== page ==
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(See also this related question and this related off-site discussion.)

Do state-of-the-art chess AIs still normally start games in human-compiled opening books of master games?

Years ago, as far as I know, state-of-the-art chess AIs started games in opening books. That is, years ago, to choose their first few moves, rather than calculating, chess AIs instead consulted databases of master games.

Do chess AIs still do that?

If you wish to know why I ask, more than 20 years ago, I owned a dedicated chess computer like one of these. The computer would instantly play each of its first several moves, apparently without thinking. The computer would slow down and start thinking only after

  • it had exhausted the book or
  • its human opponent had made a poor move, deviating from the book.

Nowadays, however, playing on Lichess, where the Stockfish AI is available for post mortem, I notice no obvious sign that Stockfish were consulting anything other than its own analyses.

(One suspects that various interesting things could be written on the topic. My knowledge of chess AIs is limited. I may or may not have posed the question optimally. Therefore, feel free to interpret the question broadly at your discretion.)

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Chess engines are, of course, able to analyse opening positions and come up with reasonable moves, but opening books still come with some advantages:

  • Moving instantly in the opening saves a lot of time, which can be spent on more complex moves later on in the game.
  • Some more subtle theoretical moves in the opening may be missed without an opening book.

In engine vs engine testing, the overwhelming majority of games are conducted starting from an opening position, but the engines themselves are not allowed their own books.

When playing a human, many chess applications use books, but delay their move anyway to give the impression that the program is thinking. This has the advantage of allowing said application to offer a greater variety of openings, whereas relying on the engine's analysis would lead to repetitive games.

In analysis, it is common for to only start from the first move made out of book, because it is likely that moves made in-book are reasonable.

Lichess is somewhat unique in that it uses the engine to analyse every move rather than using a book for the first moves. The analyses of many opening positions are stored in the cloud to avoid duplicating work in the opening (you may see, for example, "Depth 39 [CLOUD]").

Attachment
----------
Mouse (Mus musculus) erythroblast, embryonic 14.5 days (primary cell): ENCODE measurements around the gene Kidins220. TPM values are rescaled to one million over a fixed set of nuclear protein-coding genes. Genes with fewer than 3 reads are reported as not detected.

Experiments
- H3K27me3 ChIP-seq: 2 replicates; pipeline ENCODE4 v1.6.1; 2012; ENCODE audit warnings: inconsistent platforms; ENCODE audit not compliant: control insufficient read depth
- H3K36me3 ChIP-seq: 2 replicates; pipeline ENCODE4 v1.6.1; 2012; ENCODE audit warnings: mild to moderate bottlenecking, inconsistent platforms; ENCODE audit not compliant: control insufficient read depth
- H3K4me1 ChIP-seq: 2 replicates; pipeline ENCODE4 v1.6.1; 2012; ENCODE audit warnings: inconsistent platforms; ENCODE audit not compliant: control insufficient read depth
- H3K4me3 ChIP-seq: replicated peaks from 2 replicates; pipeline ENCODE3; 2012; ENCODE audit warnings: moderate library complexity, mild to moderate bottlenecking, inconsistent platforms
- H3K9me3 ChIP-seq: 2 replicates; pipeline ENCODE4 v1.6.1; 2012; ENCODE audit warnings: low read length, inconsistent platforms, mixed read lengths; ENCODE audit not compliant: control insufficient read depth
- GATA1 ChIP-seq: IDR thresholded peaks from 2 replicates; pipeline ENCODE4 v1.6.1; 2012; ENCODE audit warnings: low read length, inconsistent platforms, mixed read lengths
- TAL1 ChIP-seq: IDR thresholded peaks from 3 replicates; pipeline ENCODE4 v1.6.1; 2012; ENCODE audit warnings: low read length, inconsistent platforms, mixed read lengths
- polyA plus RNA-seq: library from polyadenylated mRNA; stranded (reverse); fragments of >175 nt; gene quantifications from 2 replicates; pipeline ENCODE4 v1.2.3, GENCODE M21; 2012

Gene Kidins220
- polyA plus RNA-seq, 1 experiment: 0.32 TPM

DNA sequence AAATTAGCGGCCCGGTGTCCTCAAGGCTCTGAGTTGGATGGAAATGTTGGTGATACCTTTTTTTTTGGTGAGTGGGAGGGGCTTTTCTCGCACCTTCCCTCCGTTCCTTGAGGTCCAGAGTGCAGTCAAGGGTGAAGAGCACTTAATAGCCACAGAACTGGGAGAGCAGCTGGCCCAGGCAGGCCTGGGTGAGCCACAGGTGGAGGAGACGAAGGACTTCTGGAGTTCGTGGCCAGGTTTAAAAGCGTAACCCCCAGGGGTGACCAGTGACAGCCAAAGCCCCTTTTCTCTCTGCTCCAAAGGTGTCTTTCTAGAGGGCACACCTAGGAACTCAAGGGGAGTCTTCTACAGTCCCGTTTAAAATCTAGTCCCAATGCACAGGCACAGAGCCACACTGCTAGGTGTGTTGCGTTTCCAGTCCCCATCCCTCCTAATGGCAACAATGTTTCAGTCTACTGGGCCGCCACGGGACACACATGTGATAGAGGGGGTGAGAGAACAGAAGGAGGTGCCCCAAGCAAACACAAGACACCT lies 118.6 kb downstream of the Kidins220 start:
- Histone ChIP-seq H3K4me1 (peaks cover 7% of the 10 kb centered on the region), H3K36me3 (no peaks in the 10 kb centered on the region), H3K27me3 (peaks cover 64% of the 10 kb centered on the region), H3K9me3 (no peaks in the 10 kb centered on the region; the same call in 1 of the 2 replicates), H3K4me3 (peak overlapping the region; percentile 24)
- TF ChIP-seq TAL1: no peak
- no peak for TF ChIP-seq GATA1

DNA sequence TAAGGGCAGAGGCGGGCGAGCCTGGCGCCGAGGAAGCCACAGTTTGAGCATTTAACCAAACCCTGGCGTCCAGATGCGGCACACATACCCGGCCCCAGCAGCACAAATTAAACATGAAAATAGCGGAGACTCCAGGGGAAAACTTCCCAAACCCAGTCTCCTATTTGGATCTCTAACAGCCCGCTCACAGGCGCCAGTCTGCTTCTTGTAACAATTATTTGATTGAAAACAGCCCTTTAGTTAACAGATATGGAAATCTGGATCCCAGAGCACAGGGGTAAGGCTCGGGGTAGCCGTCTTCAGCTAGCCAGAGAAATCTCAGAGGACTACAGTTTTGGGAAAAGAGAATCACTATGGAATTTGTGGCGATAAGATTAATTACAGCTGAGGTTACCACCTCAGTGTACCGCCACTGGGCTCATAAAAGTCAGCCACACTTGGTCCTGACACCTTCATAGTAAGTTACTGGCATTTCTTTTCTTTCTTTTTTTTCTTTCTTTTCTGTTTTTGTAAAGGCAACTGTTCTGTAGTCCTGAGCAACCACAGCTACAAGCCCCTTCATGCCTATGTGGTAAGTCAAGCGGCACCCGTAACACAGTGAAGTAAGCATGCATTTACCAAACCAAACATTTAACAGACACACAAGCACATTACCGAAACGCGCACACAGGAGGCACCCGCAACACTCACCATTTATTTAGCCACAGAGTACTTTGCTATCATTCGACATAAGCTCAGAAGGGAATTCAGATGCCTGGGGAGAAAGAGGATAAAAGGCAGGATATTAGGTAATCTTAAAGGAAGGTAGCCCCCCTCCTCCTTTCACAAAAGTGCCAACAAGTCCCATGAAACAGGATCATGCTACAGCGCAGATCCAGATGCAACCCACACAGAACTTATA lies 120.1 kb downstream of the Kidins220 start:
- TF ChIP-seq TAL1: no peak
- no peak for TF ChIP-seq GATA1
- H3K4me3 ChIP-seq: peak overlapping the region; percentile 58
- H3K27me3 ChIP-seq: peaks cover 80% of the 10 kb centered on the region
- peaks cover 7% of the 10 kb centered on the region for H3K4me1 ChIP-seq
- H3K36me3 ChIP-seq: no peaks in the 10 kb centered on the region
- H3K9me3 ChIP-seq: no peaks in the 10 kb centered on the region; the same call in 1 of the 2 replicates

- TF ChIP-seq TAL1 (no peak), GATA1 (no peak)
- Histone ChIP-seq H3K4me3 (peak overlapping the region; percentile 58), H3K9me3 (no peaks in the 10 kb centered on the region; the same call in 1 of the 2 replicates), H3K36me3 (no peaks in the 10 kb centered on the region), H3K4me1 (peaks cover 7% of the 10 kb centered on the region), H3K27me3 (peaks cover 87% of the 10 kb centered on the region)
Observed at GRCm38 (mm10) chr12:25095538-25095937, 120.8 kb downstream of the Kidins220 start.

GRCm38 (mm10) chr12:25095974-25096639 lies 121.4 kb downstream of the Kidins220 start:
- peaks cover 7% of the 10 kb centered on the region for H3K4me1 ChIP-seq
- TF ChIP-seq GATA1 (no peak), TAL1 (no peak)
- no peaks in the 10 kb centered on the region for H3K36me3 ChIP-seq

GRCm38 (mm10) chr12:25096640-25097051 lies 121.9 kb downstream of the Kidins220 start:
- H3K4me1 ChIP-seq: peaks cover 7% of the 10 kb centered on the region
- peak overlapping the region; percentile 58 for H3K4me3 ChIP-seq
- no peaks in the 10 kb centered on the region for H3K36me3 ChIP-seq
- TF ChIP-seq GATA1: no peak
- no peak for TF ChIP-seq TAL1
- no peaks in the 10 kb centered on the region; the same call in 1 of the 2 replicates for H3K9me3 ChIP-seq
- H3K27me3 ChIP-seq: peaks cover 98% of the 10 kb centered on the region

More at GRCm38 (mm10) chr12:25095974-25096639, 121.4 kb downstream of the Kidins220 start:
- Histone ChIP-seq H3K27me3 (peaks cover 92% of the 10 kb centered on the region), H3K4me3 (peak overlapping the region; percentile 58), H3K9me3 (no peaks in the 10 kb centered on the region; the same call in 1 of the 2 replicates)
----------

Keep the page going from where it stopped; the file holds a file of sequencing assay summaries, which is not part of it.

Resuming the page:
• I too had noticed that Lichess says, "Depth 39 [CLOUD]." Interesting. – thb Mar 24 at 18:41
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You're asking whether AIs still "normally" start games with opening books, and I find it hard to decide what "normally" should be. All engines can be configured to use an opening book.

For analysis purposes like in Lichess, there is obviously no opening book configured as that would mean it wouldn't analyze. Having the engine analyze the position and show an evaluation and a line is what the user wants, not just "5...d6" from an opening book without further information.

In human vs engine play, opening books mostly serve to randomize the openings the engine plays, so there they have a use. But deep opening books that contain huge amounts of lines are not that useful.

In engine vs engine tournament play, the trend is to do without opening books at all because otherwise it's more a battle of the books than a battle of the engines.

So what you get are groups of opening book enthousiasts who play lots of engine vs engine games and constantly try to tweak their books to beat the other engines, that are often the exact same engine but with a book made by someone else. This sort of thing is also useful for correspondence chess -- when a move is known to be a draw from thousands of engines games, it is not that promising for white to play it in correspondence where black can also use an engine.

As for "chess AIs instead consulted databases of master games", that isn't true. They consult an opening book; basically a long list of "in this position, play move X 60% of the time and move Y 40% of the time." Whoever made that opening book probably used a database of games, but the opening book isn't such a database by itself.

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